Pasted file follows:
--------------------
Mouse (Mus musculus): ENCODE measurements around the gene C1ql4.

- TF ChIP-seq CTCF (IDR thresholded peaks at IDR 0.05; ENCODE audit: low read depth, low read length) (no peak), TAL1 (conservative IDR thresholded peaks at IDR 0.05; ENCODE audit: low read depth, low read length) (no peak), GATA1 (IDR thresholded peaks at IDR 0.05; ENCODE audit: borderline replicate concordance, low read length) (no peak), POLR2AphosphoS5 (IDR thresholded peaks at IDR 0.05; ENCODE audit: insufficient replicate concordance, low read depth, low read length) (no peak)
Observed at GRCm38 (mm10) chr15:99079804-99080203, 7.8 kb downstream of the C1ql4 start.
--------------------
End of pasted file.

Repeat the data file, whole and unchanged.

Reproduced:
Mouse (Mus musculus): ENCODE measurements around the gene C1ql4.

- TF ChIP-seq CTCF (IDR thresholded peaks at IDR 0.05; ENCODE audit: low read depth, low read length) (no peak), TAL1 (conservative IDR thresholded peaks at IDR 0.05; ENCODE audit: low read depth, low read length) (no peak), GATA1 (IDR thresholded peaks at IDR 0.05; ENCODE audit: borderline replicate concordance, low read length) (no peak), POLR2AphosphoS5 (IDR thresholded peaks at IDR 0.05; ENCODE audit: insufficient replicate concordance, low read depth, low read length) (no peak)
Observed at GRCm38 (mm10) chr15:99079804-99080203, 7.8 kb downstream of the C1ql4 start.